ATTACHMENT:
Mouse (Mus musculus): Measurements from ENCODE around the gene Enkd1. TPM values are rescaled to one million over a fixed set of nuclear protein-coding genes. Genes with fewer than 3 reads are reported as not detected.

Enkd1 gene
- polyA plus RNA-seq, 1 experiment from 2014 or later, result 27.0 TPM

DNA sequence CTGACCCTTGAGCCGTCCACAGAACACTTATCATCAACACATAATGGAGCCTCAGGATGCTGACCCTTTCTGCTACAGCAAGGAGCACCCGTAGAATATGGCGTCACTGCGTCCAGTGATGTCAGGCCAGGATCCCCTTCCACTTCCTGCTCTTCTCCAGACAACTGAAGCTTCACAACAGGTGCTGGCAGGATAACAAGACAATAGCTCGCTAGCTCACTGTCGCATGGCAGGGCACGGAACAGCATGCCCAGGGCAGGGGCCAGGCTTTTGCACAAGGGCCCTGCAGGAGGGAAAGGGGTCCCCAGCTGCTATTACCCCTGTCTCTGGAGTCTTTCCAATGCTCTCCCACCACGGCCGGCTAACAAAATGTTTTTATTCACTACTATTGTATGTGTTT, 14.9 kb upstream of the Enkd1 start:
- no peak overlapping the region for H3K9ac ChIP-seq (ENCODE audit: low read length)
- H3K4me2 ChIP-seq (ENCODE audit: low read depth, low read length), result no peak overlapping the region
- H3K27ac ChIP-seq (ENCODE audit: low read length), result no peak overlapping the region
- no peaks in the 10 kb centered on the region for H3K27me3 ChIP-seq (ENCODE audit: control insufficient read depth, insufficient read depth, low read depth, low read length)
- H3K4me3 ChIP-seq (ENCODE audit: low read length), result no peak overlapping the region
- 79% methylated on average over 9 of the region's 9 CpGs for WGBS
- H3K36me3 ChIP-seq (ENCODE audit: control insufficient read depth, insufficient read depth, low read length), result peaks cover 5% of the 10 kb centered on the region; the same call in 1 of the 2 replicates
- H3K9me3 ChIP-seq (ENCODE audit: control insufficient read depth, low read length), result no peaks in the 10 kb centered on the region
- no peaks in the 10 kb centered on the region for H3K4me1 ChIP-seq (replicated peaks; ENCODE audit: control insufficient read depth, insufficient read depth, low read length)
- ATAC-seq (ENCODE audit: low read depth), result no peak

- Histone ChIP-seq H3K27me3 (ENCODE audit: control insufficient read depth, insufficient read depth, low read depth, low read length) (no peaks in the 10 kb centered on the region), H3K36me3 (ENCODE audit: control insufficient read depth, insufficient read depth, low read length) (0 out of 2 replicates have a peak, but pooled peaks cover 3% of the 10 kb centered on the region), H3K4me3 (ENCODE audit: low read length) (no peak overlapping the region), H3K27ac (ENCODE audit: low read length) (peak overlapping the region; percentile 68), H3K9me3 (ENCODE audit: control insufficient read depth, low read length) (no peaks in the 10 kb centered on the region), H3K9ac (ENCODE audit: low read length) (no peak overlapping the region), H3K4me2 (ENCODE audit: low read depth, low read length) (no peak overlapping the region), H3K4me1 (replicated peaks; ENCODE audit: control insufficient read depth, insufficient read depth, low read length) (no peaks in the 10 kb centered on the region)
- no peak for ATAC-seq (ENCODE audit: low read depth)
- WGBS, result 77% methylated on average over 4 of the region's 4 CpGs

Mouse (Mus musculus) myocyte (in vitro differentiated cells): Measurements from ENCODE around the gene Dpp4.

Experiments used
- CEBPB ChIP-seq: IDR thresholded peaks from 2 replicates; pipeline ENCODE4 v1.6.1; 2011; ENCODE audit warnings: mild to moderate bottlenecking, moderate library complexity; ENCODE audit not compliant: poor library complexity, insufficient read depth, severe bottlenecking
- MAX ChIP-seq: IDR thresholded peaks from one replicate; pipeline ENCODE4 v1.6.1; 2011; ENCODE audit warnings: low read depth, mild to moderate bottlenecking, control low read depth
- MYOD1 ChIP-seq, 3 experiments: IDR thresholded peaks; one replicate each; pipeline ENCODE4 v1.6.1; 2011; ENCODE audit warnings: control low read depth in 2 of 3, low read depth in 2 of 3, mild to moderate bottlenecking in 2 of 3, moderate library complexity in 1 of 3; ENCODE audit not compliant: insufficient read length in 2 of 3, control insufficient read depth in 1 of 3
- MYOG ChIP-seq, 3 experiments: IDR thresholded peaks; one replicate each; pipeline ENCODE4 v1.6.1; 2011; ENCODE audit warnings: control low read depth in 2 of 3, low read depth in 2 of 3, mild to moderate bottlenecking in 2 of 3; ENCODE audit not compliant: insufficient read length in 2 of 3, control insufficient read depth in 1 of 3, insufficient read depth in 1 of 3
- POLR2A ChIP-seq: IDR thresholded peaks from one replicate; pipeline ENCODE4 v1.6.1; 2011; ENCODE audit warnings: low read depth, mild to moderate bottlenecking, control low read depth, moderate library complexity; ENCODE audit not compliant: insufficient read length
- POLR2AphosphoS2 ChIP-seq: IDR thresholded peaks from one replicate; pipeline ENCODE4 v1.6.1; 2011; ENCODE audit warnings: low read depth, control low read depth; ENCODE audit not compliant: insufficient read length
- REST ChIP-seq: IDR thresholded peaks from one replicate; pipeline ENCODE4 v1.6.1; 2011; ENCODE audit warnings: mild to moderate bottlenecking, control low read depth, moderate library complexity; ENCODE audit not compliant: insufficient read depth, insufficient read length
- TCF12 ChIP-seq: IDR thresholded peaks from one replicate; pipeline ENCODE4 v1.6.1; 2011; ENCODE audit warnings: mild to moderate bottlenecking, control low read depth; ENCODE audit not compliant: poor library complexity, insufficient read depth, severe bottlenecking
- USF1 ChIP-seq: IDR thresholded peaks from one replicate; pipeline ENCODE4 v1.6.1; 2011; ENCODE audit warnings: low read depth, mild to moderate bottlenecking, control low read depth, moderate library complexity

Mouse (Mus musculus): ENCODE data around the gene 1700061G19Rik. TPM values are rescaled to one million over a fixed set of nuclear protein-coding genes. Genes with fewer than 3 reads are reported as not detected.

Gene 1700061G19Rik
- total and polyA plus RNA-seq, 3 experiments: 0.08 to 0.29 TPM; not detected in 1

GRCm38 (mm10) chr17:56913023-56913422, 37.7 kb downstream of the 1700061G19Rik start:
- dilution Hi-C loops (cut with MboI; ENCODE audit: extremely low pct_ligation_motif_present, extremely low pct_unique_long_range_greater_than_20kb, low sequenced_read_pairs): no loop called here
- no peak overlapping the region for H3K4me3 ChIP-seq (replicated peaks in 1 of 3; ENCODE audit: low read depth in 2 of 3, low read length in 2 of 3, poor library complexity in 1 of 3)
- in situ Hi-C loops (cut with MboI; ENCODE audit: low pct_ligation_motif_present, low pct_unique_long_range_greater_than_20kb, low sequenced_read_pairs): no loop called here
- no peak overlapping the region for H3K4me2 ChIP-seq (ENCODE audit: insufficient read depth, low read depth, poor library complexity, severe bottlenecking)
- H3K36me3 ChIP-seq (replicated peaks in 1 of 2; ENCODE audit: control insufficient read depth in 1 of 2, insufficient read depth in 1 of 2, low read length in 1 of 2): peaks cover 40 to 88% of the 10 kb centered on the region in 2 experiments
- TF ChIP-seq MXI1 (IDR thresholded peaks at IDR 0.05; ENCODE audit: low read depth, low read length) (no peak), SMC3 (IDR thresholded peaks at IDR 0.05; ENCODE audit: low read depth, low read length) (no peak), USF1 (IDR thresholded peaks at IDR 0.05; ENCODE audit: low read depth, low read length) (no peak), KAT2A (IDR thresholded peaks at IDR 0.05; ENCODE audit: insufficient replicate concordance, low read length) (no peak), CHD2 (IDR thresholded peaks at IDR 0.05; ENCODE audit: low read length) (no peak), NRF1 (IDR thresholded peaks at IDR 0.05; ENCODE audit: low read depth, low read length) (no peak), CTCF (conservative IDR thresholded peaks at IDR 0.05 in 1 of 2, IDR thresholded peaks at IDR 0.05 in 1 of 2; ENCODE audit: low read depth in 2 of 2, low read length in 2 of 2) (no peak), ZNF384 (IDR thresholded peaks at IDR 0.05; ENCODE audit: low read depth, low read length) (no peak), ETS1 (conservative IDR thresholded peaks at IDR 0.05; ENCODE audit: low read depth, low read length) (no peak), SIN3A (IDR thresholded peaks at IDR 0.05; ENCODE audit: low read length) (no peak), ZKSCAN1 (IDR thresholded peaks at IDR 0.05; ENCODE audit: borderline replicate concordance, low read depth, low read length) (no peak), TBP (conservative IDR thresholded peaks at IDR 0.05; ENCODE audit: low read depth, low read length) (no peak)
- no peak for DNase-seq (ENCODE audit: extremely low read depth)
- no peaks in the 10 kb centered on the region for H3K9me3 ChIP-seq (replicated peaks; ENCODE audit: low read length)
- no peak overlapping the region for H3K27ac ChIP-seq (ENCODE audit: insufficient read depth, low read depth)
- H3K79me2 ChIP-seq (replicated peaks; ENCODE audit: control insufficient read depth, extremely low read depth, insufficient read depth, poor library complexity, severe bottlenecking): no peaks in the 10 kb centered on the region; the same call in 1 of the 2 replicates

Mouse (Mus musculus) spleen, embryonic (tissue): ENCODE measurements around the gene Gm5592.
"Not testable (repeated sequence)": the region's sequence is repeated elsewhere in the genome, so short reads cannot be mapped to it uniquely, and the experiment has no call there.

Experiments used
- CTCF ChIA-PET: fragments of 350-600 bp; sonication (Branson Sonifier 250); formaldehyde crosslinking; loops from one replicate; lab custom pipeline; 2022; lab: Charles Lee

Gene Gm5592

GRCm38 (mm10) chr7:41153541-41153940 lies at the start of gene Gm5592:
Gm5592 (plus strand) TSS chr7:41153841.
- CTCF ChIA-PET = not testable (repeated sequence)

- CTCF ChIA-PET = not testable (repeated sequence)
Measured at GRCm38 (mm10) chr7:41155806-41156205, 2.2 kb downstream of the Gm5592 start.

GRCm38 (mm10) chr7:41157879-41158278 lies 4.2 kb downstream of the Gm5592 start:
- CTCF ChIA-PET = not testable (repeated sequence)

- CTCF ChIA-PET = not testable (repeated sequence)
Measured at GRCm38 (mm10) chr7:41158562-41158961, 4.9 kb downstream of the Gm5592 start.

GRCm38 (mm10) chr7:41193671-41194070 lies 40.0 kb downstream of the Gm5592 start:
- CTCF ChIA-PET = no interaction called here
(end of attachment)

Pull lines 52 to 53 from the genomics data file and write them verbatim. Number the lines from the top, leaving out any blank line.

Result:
Measured at GRCm38 (mm10) chr7:41155806-41156205, 2.2 kb downstream of the Gm5592 start.

GRCm38 (mm10) chr7:41157879-41158278 lies 4.2 kb downstream of the Gm5592 start: